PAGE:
Ajay Agrawal, Joshua Gans, and Avi Goldfarb, Prediction Machines: The Simple Economics of Artificial Intelligence (2018)
From Susan Athey (Stanford University): “Prediction Machines is a path-breaking book that focuses on what strategists and managers really need to know about the AI revolution. Taking a grounded, realistic perspective on the technology, the book uses principles of economics and strategy to understand how firms, industries, and management will be transformed by AI.”
Meredith Broussard, Artificial Unintelligence: How Computers Misunderstand the World (2018)
From Times Higher Education: “Illustrated with examples from Broussard’s own work and experience, this is an intensely personal journey that gives a real sense of travelling with a friend. Her descriptions of hackathons and other aspects of start-up culture are honest and atmospheric, capturing the social as well as the technical aspects of the marketplace in a way that anchors moments of technical innovation in their time and place. Hopefully, this book will gather a wide general, as well as academic, audience. It deserves to become a classic – but, even more, it deserves to be read and debated.”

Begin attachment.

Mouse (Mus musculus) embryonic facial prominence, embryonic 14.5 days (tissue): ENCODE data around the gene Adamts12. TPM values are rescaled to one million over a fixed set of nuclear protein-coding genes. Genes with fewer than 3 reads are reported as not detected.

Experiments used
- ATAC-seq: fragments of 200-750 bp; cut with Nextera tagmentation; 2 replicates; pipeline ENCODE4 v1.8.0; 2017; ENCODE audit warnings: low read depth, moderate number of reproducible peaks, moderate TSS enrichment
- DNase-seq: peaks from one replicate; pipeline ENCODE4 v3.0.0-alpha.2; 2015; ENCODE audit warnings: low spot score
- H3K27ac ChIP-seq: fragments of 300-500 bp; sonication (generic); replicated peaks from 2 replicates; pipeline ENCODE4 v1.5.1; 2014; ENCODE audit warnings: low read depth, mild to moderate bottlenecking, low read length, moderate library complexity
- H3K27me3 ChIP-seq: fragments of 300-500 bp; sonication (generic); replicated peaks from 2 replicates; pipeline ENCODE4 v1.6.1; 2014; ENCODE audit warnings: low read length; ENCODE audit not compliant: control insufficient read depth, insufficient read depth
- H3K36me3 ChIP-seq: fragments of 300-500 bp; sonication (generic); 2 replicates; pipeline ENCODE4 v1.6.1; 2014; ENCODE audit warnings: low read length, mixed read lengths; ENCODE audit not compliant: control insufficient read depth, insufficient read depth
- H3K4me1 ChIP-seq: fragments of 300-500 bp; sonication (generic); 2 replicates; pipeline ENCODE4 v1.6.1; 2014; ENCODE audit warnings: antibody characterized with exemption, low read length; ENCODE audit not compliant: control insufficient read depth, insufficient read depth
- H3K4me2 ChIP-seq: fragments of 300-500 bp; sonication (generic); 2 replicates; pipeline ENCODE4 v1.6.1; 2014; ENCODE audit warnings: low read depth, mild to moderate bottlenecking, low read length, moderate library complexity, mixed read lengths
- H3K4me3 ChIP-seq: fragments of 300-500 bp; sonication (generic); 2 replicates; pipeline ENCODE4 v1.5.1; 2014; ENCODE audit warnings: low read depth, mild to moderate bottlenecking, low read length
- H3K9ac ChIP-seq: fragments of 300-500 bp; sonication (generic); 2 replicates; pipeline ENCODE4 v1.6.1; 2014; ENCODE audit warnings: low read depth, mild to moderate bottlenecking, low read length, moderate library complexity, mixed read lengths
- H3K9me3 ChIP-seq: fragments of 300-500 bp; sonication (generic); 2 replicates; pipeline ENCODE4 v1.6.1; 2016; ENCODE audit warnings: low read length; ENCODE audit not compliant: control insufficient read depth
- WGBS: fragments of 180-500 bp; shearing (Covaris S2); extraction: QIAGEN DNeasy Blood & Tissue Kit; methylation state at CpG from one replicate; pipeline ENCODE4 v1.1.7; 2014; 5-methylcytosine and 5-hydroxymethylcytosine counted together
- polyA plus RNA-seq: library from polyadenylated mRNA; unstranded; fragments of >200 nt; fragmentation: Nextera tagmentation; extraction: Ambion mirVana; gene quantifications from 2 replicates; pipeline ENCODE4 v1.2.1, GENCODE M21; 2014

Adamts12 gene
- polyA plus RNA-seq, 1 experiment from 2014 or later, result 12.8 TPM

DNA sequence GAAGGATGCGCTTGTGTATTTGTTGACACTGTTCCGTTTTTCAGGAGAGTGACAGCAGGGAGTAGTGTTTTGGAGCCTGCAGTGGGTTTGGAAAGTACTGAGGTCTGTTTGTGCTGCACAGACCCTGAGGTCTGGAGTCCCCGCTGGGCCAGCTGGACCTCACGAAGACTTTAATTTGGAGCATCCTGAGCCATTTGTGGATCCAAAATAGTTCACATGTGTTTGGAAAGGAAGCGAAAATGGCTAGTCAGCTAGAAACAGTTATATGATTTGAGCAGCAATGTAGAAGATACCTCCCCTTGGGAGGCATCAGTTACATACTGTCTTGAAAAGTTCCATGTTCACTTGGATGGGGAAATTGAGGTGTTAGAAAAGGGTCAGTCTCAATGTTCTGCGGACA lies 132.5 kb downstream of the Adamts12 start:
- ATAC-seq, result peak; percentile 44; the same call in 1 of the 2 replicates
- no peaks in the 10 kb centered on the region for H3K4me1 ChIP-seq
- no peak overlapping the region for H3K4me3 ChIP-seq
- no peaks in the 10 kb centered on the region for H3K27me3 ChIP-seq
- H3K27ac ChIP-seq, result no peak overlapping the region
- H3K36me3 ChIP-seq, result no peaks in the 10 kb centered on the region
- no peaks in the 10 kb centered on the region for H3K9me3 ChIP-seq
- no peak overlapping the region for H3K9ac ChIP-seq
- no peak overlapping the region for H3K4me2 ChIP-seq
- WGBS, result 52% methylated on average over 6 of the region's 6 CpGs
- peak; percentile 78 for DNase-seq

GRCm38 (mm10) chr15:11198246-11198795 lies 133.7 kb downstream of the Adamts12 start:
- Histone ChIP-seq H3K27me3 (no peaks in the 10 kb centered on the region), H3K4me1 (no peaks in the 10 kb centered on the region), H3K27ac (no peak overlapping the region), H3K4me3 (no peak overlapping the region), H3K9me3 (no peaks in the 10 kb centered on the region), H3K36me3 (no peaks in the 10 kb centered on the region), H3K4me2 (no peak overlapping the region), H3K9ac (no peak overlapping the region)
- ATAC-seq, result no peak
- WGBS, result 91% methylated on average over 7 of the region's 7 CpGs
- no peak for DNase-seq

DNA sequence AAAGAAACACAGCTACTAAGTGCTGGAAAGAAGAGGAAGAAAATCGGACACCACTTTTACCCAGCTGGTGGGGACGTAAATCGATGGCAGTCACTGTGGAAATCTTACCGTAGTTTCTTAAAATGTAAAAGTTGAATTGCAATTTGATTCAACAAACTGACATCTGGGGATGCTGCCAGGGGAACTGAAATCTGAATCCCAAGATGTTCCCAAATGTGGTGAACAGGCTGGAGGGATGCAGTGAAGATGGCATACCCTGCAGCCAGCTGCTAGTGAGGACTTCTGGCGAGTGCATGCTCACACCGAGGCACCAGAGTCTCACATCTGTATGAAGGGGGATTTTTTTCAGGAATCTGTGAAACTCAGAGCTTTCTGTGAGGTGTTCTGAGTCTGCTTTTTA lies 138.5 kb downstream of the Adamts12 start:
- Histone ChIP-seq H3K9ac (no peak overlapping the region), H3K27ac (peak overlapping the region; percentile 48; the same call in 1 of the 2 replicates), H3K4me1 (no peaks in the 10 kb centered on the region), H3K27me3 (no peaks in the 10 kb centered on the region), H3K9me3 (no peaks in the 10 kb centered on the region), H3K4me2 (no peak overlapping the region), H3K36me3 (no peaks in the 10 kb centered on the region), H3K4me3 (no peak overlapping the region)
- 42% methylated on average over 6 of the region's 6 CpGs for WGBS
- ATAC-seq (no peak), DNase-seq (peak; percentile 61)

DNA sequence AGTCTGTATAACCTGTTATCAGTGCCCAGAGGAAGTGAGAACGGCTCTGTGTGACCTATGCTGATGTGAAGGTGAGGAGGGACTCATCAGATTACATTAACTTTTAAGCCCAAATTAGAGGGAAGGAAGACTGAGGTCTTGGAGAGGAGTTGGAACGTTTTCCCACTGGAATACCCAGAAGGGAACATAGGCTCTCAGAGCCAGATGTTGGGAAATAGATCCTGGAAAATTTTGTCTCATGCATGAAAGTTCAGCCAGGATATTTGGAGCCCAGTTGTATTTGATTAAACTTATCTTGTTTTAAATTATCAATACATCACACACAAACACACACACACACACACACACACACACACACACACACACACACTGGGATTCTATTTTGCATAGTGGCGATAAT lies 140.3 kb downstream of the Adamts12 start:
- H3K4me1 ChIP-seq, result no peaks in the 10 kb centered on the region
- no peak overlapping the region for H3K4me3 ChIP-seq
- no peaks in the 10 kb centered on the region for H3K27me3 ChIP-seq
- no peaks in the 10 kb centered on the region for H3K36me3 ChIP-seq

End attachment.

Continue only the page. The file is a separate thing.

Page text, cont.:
Edward Tenner, The Efficiency Paradox: What Big Data Can’t Do (2018)
From Arthur Molella (Smithsonian Lemelson Center for the Study of Invention and Innovation): “This masterly study challenges naïve assumptions that characterize our twenty-first-century world of electronic hyperefficiency. Computers, big data, and artificial intelligence are too often allowed to supersede human judgment and indeed undermine our very self-confidence as human beings. Yet no electronic machine can match our capacity for the untidy human factors needed to balance the sanitized precision and tunnel vision of our digital devices: holistic thinking, serendipity, and intuition. Tenner urges us to forgive ourselves for being human.”
Viktor Mayer-Schönberger, Reinventing Capitalism in the Age of Big Data (2018)